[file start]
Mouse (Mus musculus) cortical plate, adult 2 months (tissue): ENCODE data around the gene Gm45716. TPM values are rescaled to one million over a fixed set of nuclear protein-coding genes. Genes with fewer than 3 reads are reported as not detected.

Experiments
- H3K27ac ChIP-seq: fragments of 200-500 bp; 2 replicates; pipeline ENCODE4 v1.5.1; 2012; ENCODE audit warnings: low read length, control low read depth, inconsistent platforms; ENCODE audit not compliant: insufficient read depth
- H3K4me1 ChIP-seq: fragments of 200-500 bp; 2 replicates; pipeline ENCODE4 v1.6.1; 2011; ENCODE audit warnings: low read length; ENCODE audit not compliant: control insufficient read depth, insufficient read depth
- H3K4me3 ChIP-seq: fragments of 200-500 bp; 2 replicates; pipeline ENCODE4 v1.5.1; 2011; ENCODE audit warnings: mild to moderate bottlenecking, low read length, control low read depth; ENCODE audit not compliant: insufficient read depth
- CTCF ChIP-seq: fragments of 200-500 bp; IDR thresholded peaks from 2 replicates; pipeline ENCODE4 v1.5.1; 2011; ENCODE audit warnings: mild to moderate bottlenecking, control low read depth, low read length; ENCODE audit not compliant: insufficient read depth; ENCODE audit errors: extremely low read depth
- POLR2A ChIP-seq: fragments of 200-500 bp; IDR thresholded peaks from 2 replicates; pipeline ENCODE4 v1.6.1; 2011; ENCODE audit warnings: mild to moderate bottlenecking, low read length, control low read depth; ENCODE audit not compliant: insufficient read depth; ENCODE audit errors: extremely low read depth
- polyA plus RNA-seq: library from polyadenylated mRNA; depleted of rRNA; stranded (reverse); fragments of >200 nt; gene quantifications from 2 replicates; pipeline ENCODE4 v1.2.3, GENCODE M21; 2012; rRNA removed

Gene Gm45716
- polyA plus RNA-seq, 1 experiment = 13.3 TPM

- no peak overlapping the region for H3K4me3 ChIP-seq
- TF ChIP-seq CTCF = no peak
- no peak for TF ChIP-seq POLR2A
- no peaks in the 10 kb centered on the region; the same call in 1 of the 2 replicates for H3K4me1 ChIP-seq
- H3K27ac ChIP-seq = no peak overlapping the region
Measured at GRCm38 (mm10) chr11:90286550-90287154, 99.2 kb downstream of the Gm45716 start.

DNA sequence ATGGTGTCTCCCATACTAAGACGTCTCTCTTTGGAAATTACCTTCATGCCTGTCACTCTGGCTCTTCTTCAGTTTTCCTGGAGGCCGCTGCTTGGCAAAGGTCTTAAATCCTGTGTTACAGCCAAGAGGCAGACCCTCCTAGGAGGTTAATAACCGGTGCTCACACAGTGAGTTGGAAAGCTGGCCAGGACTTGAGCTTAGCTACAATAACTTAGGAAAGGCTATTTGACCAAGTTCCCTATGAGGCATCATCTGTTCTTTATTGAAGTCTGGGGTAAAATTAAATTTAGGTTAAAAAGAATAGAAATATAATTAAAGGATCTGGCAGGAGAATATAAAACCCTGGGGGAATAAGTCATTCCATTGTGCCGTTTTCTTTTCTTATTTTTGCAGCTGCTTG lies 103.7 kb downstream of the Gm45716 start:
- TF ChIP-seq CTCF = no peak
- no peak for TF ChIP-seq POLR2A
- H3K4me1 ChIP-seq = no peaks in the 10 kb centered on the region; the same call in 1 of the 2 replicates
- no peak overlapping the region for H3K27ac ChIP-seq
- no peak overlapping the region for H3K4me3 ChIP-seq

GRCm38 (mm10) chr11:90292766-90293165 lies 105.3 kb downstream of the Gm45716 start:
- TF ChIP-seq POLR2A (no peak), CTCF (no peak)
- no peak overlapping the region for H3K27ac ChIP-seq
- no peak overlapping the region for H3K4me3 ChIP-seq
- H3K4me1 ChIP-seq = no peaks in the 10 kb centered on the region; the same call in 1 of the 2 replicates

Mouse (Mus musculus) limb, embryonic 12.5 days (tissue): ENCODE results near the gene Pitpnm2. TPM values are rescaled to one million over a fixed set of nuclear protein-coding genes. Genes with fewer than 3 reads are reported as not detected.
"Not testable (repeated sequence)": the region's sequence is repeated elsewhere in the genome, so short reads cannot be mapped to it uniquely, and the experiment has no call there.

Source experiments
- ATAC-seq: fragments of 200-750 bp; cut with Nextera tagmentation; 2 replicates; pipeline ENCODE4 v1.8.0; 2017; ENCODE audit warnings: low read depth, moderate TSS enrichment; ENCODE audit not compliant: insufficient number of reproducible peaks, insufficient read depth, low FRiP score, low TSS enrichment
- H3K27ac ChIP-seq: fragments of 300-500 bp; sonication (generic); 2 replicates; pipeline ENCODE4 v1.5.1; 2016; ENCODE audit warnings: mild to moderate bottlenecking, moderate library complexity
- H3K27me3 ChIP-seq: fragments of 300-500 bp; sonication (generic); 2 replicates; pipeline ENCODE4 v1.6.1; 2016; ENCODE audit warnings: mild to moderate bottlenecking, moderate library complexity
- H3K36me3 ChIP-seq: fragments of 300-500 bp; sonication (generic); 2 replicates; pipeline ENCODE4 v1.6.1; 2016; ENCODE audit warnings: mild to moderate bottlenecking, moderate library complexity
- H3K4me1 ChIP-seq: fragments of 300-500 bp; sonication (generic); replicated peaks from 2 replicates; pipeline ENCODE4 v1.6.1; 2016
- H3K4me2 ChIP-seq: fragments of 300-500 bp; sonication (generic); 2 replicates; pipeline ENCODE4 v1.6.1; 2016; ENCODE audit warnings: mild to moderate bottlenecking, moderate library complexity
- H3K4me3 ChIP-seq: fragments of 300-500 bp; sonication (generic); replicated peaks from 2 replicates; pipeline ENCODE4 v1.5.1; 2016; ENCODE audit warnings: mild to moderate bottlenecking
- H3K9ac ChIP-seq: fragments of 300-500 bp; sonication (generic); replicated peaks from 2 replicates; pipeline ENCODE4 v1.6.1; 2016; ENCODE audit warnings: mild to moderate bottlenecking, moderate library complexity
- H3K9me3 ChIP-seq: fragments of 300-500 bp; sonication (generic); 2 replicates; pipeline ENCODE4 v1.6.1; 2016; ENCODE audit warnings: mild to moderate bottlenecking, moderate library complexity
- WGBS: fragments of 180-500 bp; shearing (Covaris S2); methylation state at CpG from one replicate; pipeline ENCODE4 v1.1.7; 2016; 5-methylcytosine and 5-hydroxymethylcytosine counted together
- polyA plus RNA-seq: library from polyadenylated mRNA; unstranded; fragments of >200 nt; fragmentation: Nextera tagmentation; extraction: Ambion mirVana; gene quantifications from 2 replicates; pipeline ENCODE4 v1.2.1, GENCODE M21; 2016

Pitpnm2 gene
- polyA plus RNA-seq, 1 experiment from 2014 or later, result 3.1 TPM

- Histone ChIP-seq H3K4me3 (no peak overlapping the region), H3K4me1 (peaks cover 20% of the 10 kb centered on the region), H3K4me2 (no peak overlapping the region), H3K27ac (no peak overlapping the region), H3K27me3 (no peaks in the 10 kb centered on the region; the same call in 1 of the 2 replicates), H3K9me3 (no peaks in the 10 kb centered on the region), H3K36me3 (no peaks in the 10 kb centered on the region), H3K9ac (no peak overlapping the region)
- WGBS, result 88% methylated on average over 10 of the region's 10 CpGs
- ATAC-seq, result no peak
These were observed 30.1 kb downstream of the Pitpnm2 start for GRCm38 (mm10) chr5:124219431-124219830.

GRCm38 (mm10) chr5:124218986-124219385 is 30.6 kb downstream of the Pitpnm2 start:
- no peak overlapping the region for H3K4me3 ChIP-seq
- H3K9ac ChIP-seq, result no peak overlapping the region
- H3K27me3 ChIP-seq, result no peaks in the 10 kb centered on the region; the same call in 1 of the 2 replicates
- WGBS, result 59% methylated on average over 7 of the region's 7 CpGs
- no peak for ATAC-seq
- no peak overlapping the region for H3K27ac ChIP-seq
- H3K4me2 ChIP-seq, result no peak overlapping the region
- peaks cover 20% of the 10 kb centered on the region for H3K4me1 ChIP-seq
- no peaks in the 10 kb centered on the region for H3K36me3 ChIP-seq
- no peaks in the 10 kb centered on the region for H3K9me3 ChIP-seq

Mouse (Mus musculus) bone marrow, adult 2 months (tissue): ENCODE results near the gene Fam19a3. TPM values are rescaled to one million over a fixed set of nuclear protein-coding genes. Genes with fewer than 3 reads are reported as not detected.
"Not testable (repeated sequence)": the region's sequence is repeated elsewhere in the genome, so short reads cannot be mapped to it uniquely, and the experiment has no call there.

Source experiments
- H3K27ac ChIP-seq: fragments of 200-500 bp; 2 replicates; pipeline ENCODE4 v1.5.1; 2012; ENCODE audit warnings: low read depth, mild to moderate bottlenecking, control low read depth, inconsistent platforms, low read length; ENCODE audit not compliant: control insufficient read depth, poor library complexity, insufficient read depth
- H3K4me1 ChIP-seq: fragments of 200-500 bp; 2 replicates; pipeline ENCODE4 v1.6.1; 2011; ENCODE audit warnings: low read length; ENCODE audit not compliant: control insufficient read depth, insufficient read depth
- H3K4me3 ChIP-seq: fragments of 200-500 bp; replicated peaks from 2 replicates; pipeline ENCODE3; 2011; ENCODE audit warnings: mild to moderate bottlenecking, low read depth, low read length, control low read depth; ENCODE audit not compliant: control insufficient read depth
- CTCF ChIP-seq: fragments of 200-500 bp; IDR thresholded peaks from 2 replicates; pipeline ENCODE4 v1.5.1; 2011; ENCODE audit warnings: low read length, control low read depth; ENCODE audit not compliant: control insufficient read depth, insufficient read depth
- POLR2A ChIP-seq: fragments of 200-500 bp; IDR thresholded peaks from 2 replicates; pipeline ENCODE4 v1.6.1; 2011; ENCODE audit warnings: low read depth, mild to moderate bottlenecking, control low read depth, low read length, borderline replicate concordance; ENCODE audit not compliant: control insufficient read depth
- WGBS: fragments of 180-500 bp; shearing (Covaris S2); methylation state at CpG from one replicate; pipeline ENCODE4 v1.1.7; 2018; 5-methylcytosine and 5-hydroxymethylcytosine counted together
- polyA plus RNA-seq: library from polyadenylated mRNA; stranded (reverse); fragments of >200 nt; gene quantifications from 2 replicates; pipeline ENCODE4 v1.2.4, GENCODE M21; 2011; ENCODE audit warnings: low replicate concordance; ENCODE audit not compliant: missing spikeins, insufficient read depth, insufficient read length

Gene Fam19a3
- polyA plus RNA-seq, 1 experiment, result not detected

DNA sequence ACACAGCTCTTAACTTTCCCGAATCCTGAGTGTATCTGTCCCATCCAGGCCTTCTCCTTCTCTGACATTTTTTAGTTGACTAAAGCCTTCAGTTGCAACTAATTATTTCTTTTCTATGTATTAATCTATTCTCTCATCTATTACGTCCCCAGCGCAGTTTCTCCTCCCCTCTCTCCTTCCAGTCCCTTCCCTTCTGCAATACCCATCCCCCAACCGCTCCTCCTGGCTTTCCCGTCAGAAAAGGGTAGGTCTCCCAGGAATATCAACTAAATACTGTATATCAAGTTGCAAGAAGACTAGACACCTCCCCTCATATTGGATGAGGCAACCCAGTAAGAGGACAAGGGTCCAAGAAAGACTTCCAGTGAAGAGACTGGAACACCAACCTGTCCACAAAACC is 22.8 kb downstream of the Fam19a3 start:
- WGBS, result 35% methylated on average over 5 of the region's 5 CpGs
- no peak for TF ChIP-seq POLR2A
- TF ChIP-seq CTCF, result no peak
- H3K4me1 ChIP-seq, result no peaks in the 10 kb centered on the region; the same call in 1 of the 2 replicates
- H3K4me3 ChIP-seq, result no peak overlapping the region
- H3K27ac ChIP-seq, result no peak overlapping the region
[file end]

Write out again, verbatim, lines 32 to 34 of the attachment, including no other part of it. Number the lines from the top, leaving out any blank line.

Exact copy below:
- H3K27ac ChIP-seq: fragments of 300-500 bp; sonication (generic); 2 replicates; pipeline ENCODE4 v1.5.1; 2016; ENCODE audit warnings: mild to moderate bottlenecking, moderate library complexity
- H3K27me3 ChIP-seq: fragments of 300-500 bp; sonication (generic); 2 replicates; pipeline ENCODE4 v1.6.1; 2016; ENCODE audit warnings: mild to moderate bottlenecking, moderate library complexity
- H3K36me3 ChIP-seq: fragments of 300-500 bp; sonication (generic); 2 replicates; pipeline ENCODE4 v1.6.1; 2016; ENCODE audit warnings: mild to moderate bottlenecking, moderate library complexity